Unusual Ganesha statue discovered in Java

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An unusual 12th-century Ganesha statue was recovered by the Mpu Purwa Historical Object Preservation Center in East Java from a private collector. The statue is said to be unique in Indonesia because it depicts the elephant-headed god riding a mouse. It seems that many local archaeological treasures are in the hands of locals and even local hotels for use as mascots!

what ganesha says
photo credit: celinecelines

Center recovers Ganesha statue
01 April 2009, Jakarta Post
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When archaeology clashes with religion

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Lest this post sounds like an ideological battle, it’s actually more… architectural. Renovations to a local mosque are preventing archaeologists from investigating the remains of the ancient kingdom of Singosari in Java, Indonesia. Archaeologists fear that the renovations might damage the foundations of two 12th-century walls located underneath the mosque.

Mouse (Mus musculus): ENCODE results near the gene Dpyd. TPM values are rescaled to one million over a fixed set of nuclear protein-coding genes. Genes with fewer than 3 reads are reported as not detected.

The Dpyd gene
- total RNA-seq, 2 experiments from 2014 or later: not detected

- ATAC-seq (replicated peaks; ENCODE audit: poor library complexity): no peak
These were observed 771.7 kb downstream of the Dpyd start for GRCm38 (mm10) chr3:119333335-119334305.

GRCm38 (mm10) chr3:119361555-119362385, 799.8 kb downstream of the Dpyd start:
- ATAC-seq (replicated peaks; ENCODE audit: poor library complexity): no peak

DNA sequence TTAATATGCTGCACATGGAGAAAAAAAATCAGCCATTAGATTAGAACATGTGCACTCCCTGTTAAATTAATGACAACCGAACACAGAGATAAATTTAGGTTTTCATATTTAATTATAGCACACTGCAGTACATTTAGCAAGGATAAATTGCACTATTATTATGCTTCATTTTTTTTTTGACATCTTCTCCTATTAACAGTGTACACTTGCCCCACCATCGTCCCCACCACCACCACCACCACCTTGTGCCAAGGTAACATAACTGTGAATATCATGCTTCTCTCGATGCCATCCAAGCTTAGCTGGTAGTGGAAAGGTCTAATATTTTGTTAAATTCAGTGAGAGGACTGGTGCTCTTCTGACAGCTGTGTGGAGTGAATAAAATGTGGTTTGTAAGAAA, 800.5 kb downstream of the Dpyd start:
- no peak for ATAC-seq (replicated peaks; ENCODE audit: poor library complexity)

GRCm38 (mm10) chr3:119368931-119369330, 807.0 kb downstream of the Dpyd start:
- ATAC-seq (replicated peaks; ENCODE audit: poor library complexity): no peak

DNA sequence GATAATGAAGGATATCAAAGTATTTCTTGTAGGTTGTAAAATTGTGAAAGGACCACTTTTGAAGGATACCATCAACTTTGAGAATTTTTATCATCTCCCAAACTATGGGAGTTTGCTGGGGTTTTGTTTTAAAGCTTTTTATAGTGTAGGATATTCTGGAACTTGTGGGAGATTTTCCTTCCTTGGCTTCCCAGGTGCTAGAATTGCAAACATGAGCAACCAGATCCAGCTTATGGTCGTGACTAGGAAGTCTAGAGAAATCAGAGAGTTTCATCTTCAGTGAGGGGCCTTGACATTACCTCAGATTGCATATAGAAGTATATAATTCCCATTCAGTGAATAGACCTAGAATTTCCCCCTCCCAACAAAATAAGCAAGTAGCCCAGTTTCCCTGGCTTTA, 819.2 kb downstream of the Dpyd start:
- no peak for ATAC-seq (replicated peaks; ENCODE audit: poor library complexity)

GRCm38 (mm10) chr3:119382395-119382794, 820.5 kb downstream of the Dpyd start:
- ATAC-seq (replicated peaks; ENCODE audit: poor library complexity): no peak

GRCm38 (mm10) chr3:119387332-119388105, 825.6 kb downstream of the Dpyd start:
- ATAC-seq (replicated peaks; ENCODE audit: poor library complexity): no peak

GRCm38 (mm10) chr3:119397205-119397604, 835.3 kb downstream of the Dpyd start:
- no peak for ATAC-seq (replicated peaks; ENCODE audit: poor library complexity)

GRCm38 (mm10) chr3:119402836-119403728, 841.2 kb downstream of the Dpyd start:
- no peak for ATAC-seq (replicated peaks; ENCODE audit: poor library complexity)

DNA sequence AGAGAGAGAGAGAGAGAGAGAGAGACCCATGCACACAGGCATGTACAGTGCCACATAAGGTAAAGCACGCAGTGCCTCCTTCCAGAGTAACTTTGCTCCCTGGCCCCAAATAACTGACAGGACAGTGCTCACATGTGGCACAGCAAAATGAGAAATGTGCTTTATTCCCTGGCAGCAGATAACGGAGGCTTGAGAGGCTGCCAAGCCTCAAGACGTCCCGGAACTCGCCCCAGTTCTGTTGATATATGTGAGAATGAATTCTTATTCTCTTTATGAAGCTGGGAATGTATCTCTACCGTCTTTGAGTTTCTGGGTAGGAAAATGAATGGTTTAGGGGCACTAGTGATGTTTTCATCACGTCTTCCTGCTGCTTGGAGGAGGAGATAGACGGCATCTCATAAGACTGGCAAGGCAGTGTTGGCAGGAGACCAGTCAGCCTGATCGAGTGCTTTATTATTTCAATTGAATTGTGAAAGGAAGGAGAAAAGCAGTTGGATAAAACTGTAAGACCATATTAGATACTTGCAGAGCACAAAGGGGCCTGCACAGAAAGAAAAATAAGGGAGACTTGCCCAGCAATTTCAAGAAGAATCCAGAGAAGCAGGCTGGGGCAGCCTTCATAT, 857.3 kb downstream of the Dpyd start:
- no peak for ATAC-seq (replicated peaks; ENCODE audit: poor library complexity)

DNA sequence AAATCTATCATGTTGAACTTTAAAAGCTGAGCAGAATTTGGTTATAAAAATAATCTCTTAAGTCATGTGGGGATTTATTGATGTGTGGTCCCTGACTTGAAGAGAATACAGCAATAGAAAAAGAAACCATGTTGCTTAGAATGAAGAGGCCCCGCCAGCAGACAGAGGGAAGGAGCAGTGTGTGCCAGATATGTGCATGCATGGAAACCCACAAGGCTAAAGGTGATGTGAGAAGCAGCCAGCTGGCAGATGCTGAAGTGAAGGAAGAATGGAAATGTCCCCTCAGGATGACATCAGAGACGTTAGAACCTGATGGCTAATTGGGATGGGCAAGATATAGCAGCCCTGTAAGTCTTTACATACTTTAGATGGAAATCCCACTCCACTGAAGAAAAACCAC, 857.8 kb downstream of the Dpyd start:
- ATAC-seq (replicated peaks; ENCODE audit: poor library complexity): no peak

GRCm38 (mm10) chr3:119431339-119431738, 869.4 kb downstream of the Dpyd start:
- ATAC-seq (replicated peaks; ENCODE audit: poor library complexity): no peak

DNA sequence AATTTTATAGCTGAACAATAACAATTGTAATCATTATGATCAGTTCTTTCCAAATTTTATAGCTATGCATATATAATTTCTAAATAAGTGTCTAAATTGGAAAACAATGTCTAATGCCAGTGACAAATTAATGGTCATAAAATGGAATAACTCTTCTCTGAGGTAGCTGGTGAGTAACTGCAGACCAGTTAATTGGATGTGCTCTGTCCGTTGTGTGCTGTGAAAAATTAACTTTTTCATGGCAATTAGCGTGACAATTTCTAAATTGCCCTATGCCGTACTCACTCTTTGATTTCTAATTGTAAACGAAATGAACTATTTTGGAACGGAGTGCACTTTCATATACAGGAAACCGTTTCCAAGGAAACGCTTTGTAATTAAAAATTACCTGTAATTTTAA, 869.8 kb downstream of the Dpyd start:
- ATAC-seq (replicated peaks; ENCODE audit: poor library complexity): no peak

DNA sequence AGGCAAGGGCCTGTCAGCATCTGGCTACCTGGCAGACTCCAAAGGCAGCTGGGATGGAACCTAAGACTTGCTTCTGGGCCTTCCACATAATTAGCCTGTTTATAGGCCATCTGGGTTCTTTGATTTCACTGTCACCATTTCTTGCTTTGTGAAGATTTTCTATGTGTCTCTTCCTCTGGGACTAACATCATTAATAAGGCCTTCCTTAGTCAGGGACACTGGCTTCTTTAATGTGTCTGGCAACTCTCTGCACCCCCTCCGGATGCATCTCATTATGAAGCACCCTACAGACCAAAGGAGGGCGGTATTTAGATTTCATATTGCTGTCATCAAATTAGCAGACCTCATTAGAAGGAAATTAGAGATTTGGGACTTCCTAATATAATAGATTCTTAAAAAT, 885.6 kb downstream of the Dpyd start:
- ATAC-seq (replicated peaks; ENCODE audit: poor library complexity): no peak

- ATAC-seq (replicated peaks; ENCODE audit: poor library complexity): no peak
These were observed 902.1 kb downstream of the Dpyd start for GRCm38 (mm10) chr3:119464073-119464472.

Archaeologists lament neglect of historic Singosari town
Jakarta Post, 10 September 2008
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Categories: Ceramics Indonesia


10th century Sanggurah Stone returns to Indonesia


A Javanese stone tablet that was taken by British colonialists in the early 19th century returns to Indonesia. The four-tonne stone dates to the Mataram Kingdom and carries an inscription in old Javanese. It is ascribed to the Javanese king, Sri Maharaja Rakai Pangkaja Dyah Wawa Sri Wijayalokanamottungga.

Ancient artifact to return to Indonesia
Jakarta Post, 24 Jan 2008

Indonesia negotiates return of ancient stone from Scotland
MSN News, 24 Jan 2008
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